Good afternoon Twip team!
My thought for this case is schistosomiasis infection. Sometime somewhere, our 36-year-old male patient took a dip in the shallow waters of a river or lake filled with snail hosts. The schistosomes released countless ova into his circulatory system, where some lodged in the small capillaries of the lungs, eyes, skin, and bowel. As the immune system tried to wall the eggs off, neighboring organs suffered from the collateral damage. In his case, the pulmonary vasculature was injured, leading to shortness of breath either through pulmonary hypertension or heart failure. There are no other clear signs of heart failure seen on physical exam or X-ray, but I’m wondering if his abdominal pain may be caused by congestion secondary to heart failure. The conjunctivitis, stinging pain, and abdominal cramps with bowel irregularities could also be caused by damage done by the immune system’s response to the eggs lodged in these tissues.
The timing of these findings makes me hesitate. Unless he lives in a place where schistosomes are endemic, he might have had this infection for at least 5 years. How are multiple organ systems being simultaneously affected now and not gradually over the course of years? It is possible we aren’t finding any ova or signs of infection because the sensitivities of O&P and serologies aren’t 100%. Maybe the adult schistosomes have been dead for a while so we won’t find evidence because of a waning antibody response or cessation of egg production.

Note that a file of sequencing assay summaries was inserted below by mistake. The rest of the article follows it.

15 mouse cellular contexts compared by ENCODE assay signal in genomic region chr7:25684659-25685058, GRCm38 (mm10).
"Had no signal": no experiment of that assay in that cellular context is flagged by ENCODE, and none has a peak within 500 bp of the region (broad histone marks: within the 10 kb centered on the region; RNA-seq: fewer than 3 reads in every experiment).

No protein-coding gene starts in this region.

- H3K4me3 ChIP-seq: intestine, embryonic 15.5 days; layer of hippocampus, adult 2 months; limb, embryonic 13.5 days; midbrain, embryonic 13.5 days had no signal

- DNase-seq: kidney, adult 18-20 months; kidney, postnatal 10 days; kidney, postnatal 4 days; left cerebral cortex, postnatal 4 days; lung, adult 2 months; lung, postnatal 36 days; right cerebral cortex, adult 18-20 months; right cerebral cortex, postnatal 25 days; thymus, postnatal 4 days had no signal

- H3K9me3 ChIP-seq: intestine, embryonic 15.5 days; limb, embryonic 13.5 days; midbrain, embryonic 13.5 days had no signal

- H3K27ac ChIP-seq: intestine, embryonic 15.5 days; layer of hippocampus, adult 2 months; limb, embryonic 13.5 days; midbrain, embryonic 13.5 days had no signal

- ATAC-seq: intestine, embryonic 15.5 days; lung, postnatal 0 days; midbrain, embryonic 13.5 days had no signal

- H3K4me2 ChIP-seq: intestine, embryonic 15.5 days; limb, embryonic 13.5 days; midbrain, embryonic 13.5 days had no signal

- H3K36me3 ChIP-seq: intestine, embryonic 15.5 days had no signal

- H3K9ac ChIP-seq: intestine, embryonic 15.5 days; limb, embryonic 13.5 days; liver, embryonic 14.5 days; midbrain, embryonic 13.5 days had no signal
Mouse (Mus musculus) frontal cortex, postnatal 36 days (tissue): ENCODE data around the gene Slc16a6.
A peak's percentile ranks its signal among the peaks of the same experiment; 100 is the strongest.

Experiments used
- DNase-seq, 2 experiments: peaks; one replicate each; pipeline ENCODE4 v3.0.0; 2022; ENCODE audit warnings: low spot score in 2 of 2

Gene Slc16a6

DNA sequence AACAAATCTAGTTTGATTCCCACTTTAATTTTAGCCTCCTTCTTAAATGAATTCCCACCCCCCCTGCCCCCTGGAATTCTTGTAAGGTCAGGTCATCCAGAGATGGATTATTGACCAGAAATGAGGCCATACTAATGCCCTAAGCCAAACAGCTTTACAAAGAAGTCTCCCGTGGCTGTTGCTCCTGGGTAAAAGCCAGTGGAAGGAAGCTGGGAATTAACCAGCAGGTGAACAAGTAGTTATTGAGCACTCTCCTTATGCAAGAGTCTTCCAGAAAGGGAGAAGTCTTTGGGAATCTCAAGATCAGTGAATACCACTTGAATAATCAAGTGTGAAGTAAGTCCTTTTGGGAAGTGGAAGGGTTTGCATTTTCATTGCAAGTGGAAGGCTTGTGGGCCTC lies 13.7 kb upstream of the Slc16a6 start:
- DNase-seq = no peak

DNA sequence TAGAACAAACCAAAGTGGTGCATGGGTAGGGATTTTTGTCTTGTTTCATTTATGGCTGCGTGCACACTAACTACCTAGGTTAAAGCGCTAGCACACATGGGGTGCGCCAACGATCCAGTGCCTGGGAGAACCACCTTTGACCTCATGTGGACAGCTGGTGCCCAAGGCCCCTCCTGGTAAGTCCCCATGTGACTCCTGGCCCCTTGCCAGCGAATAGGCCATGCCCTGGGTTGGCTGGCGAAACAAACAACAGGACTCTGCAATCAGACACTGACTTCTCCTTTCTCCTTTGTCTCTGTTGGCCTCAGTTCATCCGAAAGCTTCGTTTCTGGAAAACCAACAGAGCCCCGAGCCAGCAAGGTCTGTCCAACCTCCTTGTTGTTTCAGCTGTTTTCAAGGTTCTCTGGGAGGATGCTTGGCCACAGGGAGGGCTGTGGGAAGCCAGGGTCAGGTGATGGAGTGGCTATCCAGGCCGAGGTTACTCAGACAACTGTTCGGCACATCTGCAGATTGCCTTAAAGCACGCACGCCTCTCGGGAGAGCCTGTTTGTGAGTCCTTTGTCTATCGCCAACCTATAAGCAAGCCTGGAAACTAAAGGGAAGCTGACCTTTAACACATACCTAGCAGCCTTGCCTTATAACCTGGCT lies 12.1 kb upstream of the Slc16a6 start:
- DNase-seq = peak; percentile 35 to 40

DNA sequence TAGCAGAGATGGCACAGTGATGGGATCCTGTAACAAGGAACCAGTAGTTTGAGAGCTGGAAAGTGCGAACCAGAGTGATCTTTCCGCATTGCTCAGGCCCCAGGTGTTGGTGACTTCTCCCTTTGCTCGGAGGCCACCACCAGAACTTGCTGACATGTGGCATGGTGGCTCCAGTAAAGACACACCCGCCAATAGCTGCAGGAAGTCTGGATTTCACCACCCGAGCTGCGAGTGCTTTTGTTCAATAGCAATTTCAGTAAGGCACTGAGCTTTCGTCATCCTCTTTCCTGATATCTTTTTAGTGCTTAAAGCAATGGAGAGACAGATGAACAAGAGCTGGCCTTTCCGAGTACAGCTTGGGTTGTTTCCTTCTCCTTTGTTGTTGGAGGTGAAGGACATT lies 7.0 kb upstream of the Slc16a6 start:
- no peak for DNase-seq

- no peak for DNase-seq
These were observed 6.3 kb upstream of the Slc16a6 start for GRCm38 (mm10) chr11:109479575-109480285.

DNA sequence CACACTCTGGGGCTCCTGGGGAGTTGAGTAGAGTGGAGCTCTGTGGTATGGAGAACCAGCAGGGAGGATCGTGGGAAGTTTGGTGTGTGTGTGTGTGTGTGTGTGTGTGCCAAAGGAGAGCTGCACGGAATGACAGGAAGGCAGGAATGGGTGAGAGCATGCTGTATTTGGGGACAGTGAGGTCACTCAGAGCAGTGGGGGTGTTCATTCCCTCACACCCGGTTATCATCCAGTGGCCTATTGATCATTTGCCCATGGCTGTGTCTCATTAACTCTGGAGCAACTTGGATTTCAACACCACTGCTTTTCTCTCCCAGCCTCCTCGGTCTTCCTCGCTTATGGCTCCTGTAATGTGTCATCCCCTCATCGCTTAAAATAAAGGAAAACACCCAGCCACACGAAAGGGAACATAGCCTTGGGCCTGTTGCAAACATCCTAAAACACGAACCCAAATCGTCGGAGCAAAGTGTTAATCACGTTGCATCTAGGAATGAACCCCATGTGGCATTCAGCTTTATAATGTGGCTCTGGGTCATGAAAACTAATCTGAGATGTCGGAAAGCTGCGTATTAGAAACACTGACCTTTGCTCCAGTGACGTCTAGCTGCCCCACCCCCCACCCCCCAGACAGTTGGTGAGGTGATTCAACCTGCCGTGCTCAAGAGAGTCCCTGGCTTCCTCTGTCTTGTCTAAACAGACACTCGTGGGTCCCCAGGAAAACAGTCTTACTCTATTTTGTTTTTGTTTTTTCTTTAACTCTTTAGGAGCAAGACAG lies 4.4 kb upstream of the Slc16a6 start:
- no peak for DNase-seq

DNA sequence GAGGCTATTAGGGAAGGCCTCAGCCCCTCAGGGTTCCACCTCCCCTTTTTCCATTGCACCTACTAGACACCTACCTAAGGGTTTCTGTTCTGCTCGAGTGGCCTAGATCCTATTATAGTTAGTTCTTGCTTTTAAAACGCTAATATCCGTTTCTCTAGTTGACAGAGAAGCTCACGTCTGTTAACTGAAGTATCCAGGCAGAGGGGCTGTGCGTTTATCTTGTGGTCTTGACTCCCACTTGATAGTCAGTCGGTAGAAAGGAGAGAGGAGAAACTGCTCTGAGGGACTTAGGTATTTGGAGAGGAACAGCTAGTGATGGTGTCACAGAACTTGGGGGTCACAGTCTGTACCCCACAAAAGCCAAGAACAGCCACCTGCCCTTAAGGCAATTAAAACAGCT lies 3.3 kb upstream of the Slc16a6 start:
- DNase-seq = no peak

As always, I am left pleasantly puzzled.
David Geffen School of Medicine at UCLA, Medical Student
MPH, Infectious Diseases and Vaccinology
University of California, Berkeley
Dear Vincent and the sages of the microscopic eukaryotes.
Greetings from Sydney and the land down under where the temperature is a nice 20c as is proper for the first week of spring 🙂
For the case study this week I will have to go only by the written description of the case. As was sent in by Michelle and Alexander. Unfortunately, the sound for the podcast was cut off at exactly 1 hour and 15 minutes. So can’t use Dr. Griffin’s tone and innuendos to help my guess.
Unfortunately (for me not for the patient), the initial lab results were grossly unremarkable and a chest X-ray showed no abnormalities. Also as noted the patient’s own stool examination had no interesting results.
Based on this lack of lab results I’ve decided to try and match common Caribbean parasite disease symptoms with the patient’s reported symptoms of shortness of breath, stinging pain in different parts of his extremities, fatigue, abdominal cramps and bowel irregularities.